I think you should re-read my entire post so you understand what I am saying. I am actually of the opinion that the FDA should not exist whatsoever. It has consistently proven ineffective and downright dangerous in the very recent past. In a free market, the FDA would have gone out of business long ago because of its inefficacy and incompetence.

  14. Anonymous


    You clearly have NO understanding of the pharmaceutical industry. You don’t have the foggiest idea of the controls involved in drug manufacture. Without an FDA, if you bought, say, Lipitor, you’d have NO IDEA if what you were getting was what the label said it was (or even if it was Lipitor, whether the dose was what was claimed). Read up on the dietary supplements industry, which has no such requirements. Those sort of problems are rife there.

    The FDA’s failings are lack of funding and lack of nerve. You may be happy to live in a place where dangerous unregulated chemicals can be mixed with drugs, as routinely happens in China, but that isn’t how the vast majority of Americans want to live.

  15. Danny

    Anon @ 9:11,

    You obviously don’t know me, what I do and do not know about the pharmaceutical industry, nor do you have any idea what would happen in a free market, which China obviously does not have. There would be private alternatives to the FDA, which would most probably do a far better job vetting drugs, while not restricting access to new drugs that can save people’s lives, as long as they are willing to take that risk.

    As far as mislabeled drugs, like I said above, fraud needs to prosecuted, and prosecuted much more diligently than it currently is. I find many of the FDA drugs to be frauds, because the FDA is in the pocket of most of the large pharmas. The whole anti-depressant industry is absurdly profitable, while providing minimal efficacy.

    So no, everything would not go to hell and handbasket like everyone thinks it would if competition to the FDA were allowed to exist. If the FDA picked up its game, and were able to compete with private alternatives, I would be less averse to its existence. But in its current form and purpose, it does far more harm than good, and lulls consumers into a false sense of security. Reminds me quite a bit of the financial industry to be honest…

  16. Dave Raithel

    I’ll chime in a day late (sorry, been making a living.) Though I suspect the discussion is done, I’m doing this to get THE PROBLEM with Libertarian Political Philosophy, as I see it, on the record in the archives.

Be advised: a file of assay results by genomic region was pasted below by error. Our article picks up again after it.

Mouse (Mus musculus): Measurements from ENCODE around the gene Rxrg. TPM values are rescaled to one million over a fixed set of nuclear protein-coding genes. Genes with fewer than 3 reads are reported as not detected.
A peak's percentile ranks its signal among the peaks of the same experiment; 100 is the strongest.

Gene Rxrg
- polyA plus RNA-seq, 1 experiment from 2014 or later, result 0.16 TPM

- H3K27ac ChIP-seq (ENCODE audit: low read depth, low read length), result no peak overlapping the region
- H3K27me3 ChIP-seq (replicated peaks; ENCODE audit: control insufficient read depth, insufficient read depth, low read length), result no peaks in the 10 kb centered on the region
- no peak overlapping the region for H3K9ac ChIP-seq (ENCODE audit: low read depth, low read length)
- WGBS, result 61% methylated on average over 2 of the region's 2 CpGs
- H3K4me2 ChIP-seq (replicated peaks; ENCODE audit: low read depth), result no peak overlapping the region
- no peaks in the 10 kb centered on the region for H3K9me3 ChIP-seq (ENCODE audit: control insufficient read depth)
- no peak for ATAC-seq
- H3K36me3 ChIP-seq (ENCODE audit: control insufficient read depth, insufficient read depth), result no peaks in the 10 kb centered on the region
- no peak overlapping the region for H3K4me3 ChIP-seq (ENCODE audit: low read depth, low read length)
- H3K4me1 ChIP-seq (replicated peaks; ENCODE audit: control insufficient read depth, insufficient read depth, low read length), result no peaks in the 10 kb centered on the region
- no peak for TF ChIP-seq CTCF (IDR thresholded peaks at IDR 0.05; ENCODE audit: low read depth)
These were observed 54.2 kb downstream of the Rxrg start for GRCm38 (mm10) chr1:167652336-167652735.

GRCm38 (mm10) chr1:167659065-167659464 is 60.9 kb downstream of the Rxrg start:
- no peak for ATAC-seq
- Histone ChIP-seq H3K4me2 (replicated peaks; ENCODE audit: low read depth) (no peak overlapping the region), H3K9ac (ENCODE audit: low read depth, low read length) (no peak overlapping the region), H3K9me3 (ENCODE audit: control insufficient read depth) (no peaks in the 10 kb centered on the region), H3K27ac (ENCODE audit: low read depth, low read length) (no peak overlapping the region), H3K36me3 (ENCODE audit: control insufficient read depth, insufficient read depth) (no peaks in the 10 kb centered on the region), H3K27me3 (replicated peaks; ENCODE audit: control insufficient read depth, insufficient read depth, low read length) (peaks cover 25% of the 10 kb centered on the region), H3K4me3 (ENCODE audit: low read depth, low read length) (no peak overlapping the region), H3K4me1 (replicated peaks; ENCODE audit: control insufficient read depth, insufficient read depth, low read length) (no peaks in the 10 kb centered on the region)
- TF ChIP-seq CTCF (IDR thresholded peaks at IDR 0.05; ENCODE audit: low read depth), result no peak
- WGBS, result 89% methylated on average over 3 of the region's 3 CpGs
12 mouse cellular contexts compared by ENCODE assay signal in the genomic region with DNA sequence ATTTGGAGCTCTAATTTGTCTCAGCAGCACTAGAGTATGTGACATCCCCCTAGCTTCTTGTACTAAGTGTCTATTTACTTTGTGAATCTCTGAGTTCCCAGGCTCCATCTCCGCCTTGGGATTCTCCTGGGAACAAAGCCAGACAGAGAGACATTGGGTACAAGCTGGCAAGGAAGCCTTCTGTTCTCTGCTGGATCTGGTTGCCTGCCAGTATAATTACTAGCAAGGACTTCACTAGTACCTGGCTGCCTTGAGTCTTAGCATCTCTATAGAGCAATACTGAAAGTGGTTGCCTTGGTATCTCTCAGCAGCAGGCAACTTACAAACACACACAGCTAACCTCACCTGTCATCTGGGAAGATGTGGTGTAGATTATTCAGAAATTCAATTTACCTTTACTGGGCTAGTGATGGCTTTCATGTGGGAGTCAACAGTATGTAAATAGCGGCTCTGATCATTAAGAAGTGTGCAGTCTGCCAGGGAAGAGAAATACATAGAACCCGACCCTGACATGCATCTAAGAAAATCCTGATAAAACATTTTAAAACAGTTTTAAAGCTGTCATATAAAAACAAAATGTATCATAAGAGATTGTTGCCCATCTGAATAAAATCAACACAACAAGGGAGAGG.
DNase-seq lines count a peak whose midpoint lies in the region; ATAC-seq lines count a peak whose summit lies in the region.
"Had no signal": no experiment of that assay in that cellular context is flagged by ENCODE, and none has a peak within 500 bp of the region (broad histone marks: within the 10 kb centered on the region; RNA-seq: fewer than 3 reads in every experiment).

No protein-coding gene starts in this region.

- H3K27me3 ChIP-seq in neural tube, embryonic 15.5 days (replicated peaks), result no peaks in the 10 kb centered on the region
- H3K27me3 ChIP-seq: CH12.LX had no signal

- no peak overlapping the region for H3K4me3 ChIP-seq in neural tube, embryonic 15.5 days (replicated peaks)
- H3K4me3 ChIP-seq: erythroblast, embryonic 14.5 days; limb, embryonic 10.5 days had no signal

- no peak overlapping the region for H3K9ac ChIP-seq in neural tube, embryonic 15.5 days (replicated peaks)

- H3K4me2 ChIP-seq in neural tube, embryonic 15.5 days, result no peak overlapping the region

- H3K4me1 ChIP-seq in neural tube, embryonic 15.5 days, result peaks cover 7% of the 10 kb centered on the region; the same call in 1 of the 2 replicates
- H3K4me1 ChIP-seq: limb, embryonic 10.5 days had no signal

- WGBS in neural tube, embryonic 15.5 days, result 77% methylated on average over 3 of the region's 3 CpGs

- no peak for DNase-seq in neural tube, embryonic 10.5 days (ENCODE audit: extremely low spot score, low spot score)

The PROBLEM is the one that Nozick did not and could not solve in his book, “Anarchy, State, and Utopia.” I don’t claim to have identified the problem; others have pointed to it, but I’ll take the rap for my explication of it. On the Libertarian model, each succesive association of persons in time is moral/just only if it comes about through the voluntary (uncoerced) actions of all persons. No coercion is permissible to bring about the next state of association. Suppose then there is a dispute (The Lipitor killed my wife; the computer won’t display the porn I want, whatever.) Who is to adjudge the merits of the dispute? Of course, only those parties to whom the disputants give consent. And so if one or the other party will not give consent? …. Locke solved this problem with a theory of natural rights, which in turn substantiated an argument that sometimes, some people can do things to people without their consent. There are other “solutions”, but they all require that some other standard, value, moral good, SOMETHING other than consent of the parties comes to “trump” consent as the final measure.

    Defenders of Libetarian political philosophy may and can quibble that odd cases don’t count, that people will enter into adjudicating services, etc., but THAT is an empirical question and does not address the lacunae in the theory itself: Each of is, by it, the last judge and jury in cases about oneself. As a strong defender of freedom of consciousness, I want to say: Count me in. As a member of a community, I have to say: What if you’re conning me?

    I am naturally an anarchist, but knowing people, I suspect anarchy degenerates to chaos, and out of chaos comes tyranny. Give me inefficient, bloated bureaucracies, ultimately reviewable by the people they serve, well or badly as the case may be, most any day. All the faults of government by consent are, after all, our own.